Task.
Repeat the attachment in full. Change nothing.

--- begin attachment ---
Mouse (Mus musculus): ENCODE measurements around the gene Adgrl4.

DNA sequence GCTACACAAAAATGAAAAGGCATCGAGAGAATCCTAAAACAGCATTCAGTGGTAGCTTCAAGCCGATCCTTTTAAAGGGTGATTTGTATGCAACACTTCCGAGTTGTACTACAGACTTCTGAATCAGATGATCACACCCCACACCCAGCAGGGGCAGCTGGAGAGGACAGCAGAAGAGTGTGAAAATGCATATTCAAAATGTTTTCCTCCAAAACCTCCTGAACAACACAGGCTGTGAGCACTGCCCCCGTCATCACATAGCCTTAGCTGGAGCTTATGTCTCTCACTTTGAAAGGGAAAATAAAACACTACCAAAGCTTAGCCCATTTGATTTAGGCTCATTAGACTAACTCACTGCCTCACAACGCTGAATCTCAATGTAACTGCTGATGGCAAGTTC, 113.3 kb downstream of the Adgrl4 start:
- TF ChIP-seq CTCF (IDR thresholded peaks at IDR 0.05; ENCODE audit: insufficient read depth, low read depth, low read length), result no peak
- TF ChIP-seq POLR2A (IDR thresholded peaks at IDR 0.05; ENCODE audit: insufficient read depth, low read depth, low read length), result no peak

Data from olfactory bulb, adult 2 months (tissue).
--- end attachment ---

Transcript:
Mouse (Mus musculus): ENCODE measurements around the gene Adgrl4.

DNA sequence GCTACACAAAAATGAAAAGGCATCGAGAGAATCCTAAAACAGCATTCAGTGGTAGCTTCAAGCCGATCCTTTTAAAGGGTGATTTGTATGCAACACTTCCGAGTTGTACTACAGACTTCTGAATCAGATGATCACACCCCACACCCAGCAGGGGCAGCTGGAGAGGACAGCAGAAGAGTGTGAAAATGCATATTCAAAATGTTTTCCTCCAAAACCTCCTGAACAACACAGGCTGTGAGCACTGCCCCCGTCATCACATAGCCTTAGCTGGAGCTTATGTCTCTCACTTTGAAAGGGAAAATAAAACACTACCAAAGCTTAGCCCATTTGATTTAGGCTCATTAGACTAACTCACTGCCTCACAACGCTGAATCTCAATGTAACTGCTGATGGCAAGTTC, 113.3 kb downstream of the Adgrl4 start:
- TF ChIP-seq CTCF (IDR thresholded peaks at IDR 0.05; ENCODE audit: insufficient read depth, low read depth, low read length), result no peak
- TF ChIP-seq POLR2A (IDR thresholded peaks at IDR 0.05; ENCODE audit: insufficient read depth, low read depth, low read length), result no peak

Data from olfactory bulb, adult 2 months (tissue).